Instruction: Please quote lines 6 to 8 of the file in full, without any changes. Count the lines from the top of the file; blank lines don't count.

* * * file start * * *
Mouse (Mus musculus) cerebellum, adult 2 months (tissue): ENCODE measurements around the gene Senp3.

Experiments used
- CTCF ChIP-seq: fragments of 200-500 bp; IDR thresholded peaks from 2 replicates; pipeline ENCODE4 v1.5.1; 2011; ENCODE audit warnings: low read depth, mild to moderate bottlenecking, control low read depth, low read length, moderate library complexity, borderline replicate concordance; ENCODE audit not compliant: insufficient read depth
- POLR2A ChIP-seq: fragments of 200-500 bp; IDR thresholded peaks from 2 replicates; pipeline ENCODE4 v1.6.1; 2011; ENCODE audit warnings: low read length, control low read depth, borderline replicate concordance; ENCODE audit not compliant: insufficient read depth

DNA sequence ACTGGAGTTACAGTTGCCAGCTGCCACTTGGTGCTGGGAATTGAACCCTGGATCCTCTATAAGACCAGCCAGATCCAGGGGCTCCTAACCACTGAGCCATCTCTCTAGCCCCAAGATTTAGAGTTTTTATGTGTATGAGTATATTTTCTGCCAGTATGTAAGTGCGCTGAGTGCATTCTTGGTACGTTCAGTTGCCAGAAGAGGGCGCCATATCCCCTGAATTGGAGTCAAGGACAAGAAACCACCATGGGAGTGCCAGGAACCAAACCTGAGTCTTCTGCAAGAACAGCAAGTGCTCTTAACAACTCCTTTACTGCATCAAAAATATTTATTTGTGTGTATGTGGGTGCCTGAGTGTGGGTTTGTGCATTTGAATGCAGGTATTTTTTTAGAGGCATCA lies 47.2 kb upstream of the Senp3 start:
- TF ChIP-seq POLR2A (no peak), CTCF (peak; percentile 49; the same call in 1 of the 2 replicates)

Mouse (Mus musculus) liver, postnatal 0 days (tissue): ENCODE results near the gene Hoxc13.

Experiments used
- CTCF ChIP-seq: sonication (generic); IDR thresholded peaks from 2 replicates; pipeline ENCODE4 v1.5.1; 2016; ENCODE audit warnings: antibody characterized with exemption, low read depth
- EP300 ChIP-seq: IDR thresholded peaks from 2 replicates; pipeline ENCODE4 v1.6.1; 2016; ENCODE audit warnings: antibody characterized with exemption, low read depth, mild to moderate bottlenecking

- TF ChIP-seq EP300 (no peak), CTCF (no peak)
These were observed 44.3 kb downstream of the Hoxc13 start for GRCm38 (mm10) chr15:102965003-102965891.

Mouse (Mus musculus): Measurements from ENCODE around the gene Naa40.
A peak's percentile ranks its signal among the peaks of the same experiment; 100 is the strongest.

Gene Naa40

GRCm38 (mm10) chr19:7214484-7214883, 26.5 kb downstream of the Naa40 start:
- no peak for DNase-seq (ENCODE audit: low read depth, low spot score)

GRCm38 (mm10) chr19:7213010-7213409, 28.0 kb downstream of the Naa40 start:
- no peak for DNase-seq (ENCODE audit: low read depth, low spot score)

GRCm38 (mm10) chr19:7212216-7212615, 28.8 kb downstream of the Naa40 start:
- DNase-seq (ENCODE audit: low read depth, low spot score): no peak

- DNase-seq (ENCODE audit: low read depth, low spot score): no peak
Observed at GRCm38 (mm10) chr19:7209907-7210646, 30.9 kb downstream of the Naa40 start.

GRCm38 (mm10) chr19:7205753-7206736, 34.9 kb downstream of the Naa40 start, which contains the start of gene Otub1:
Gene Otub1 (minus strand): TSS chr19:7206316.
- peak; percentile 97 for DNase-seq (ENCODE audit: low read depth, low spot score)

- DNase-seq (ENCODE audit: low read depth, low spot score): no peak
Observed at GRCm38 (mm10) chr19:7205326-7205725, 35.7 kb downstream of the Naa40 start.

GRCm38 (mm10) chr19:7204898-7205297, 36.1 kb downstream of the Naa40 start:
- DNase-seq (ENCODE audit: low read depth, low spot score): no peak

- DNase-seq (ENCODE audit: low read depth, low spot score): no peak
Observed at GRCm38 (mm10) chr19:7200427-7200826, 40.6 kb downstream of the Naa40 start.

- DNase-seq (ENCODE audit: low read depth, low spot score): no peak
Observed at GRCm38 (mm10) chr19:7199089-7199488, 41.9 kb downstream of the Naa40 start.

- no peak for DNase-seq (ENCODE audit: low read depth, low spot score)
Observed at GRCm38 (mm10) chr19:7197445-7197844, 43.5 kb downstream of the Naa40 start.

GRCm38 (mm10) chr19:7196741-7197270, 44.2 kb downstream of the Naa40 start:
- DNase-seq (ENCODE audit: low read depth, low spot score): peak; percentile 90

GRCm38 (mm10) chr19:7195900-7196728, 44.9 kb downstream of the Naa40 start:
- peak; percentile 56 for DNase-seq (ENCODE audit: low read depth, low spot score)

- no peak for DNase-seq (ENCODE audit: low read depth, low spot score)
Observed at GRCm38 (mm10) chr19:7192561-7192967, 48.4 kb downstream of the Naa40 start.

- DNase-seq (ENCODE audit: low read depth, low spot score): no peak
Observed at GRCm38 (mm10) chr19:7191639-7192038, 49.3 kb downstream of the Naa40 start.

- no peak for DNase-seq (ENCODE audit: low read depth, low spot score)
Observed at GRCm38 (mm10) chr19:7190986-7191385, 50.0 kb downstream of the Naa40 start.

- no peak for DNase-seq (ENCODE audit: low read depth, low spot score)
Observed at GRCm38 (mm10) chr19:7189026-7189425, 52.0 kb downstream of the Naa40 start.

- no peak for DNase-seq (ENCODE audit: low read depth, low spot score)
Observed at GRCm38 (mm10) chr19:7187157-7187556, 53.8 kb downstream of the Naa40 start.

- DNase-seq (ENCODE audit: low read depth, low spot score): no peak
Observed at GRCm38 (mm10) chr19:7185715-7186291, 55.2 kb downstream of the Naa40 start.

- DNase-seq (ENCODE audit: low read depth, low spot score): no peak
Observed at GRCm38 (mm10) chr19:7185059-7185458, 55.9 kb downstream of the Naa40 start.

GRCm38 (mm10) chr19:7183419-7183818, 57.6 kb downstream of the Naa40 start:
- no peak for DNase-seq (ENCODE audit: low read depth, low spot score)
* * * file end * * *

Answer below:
- TF ChIP-seq POLR2A (no peak), CTCF (peak; percentile 49; the same call in 1 of the 2 replicates)

Mouse (Mus musculus) liver, postnatal 0 days (tissue): ENCODE results near the gene Hoxc13.

Experiments used